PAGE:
“Small comfort Glenalmond! when ya think of the off-sets — just when the poor woman is beginning to wipe her eyes and gather the crumbs, ye come to make an inventory, and seek out the debts and the next of kin, and she has nought but a tythe of the residue.”
“None such are here to vex the lady, madam, or to diminish a tythe of her black trimmings. He left no debts — he has no parents, no brothers and sisters or their children, no uncles and aunts to perplex an Administrator. His mother’s nephew may claim his right of succession to a few Scotch acres, and a few old servants are the only legatees except —”
“Deed, Glenalmond, they’re no few. Muckmyre, and Luckinkin, and Foolsacre and all the pertinents of Dundupe — ye’ll mind the bonny glen ahint old Susie’s cot-house? And maybe ye’ll sell the stock and crop seeing they’re moveables? I want a quey and two or three calves.”
“There are none but Wallace’s creditors on this occasion, Lady Barbara! If he dreams of the land, he may probably find the owner alive —”
“Eh, but ye jest sure! I was just thinking he might wed the widow and wind up tangled pirns.”
Glenalmond’s eye cast one glance of withering scorn at the speaker and returned to the huge schedule of estates and grass-parks he had been arranging for a Scotch Book of Registration.
“First, madam, we must know whether she is a widow or a wife — both, perhaps, or either might be questioned. He might not find so much gold thread in the knot as to render it worth disentangling.”
“Why that’s leal truth. Ye are executor as the Inglishers call ye — and she cannot minister as she might if the man had died as he ought. An if she could, how could she ken what debts to pay first, and what ye call heritable and moveable, and what to do with the kinsfolk?”
“Certainly — certainly — ladies must not learn, I suppose, the difference between a book-debt and a bond — a leasehold and a freehold — they are always to be piquet-players and doll-dressers, never heiresses or widows — Mothers, guardians, or executrixes —”
“What for should they dress, then I trow?”
Glenalmond muttered no very gracious answer and departed, as he said, to learn whether Marianne needed the wisdom of an Administratix or the protection of an Executor. “My friend’s son is dead,” he was heard murmuring to himself. “Who will be mine?”
The Lord of Session was not mistaken. He received a formal notice from a man of law that Stewart’s heir was not disposed to admit Marianne’s rights as a widow without proofs. Glenalmond was too well practised in law to make any reply to this menace of which he sent a copy without note or counsel to Marianne. It reached her a few weeks after her perilous journey had ended at the Chateau de Salency, a safe but comfortless asylum. Its owners were officious without sympathy and hospitable only for amusement. There was none with whom she could hold the entire and confiding communion which had been the charm and bond of her affiance to the dead. Therefore she felt bitterly the insult sent by Glenalmond in such cold bareness when her appeal to his judgment shewed neither indifference nor distrust. Already the grave of his friend seemed the common highway to other men’s fortunes, trodden without remembrance or respect. She felt with wonder, almost with shame, the dull, tearless and dizzy indifference which possessed her. But under its influence she wrote a brief reply to Glenalmond declining any contest with those who valued Stewart’s inheritance more than the honour of his name. A few days brought this rejoinder.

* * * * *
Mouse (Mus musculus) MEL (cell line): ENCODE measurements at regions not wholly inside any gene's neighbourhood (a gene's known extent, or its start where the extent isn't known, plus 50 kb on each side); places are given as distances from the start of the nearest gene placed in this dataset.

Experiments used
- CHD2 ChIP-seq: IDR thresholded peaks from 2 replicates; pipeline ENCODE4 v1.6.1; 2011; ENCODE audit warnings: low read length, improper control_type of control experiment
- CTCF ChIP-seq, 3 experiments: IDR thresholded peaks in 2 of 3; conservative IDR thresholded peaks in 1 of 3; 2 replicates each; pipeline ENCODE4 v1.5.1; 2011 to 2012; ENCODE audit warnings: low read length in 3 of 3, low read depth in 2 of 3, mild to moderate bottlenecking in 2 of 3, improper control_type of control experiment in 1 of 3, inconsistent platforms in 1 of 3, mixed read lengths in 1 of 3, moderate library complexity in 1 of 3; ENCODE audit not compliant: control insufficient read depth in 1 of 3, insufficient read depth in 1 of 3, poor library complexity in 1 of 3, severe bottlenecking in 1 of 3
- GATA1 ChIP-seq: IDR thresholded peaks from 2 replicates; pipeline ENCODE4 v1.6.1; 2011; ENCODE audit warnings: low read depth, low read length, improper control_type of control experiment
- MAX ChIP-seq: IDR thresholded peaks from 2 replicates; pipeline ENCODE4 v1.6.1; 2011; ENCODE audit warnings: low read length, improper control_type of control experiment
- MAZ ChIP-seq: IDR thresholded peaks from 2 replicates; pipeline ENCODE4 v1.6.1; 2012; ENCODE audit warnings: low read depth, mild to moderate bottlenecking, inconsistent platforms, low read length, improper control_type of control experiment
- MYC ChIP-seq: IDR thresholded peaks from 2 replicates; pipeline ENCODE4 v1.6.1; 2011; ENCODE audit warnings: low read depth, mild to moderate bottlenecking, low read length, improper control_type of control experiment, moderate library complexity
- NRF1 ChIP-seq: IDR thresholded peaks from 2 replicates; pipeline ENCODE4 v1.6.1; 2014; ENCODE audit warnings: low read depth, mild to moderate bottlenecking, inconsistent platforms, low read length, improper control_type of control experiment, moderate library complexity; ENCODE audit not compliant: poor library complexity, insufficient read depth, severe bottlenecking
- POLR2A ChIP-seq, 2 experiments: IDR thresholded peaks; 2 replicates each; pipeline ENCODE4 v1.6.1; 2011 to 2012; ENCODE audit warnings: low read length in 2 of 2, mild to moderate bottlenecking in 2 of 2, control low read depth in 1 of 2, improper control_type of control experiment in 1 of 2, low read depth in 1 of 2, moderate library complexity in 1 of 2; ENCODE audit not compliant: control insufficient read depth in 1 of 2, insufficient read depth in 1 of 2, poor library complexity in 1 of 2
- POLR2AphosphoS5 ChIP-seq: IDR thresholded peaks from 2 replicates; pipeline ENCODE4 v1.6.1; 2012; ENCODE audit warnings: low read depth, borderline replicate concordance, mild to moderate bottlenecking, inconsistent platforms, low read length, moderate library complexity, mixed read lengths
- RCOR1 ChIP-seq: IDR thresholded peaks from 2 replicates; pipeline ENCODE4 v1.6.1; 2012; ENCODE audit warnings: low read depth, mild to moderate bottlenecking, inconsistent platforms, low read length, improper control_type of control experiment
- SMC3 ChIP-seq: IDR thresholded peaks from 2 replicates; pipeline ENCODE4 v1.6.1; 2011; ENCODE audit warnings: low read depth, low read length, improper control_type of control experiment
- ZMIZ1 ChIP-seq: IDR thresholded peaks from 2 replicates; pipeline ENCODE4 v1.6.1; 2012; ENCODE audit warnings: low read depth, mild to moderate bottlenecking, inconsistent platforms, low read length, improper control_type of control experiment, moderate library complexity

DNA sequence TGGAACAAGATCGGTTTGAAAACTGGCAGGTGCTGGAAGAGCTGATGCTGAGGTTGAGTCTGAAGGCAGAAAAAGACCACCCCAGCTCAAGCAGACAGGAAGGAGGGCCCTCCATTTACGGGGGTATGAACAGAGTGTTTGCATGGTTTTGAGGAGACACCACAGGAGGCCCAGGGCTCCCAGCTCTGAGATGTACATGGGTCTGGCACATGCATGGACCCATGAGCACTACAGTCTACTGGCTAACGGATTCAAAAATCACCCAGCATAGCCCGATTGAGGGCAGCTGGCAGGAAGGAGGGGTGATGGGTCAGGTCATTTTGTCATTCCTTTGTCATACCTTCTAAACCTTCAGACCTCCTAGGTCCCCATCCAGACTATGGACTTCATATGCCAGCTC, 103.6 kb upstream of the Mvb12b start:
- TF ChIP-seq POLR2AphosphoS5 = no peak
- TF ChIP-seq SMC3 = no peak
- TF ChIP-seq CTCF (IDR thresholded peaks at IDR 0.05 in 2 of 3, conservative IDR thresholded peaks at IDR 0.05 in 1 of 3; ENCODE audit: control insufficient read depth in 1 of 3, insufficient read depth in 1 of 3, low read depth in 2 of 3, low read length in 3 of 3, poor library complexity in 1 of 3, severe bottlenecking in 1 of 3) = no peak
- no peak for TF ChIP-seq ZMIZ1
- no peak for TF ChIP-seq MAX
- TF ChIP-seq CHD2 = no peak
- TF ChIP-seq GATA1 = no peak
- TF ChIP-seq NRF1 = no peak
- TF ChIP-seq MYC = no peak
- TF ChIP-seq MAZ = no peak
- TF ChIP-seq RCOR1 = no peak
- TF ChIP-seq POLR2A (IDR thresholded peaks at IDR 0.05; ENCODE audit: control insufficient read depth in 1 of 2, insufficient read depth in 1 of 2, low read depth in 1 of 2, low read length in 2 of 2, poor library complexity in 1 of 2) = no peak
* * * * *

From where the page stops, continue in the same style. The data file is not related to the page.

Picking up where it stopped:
“I am not surprised at the languor and love of rest which are the consequence of violent sensations. You have made what seems a womanly choice of long secret sufferance rather than a painful remedy. Whether in this case such sufferance may not invite and strengthen injustice — Whether in any case it is wise to endure what might be remedied, is a question perhaps too seldom considered. This meek surrender of rights which you ought to assert and preserve, is not rendering good for evil, but a manifest evil itself by giving power of success to fraud. If I am mistaken in your rights — if the contract of a former marriage is not void, your abandonment of the second ought not to be on a false pretext. Why was the first husband — or if that word is too rash — why was Stewart’ heir so early in attendance on his widow? Why that meeting at an obscure inn on the Alpine road? Perhaps to give him the earliest intelligence of an infant’s birth and death — intelligence usually most interesting to a Father — But in this case I am not required to be either advocate or judge. Only remember an older lawyer’s maxim — a secret is too much for one — enough for two — too little for three.”
At this terrible allusion to the night in Flanders, Marianne’s spirit rose from the dead as if “the stone had been rolled away.” Had a spy been at work, or had her own statement been prevented from reaching him by the stormy state of Belgium? It was not too late to ascertain, nor too late as he said, to assert and preserve her rights. She would do both, and not deserve to be reproached for what he called the womanly submission which gives power to cruelty. If she failed, she had still health and talents sufficient to win bread less bitter than any gained by abject dependence — even if such dependence could ever be a guiltless woman’s doom or duty.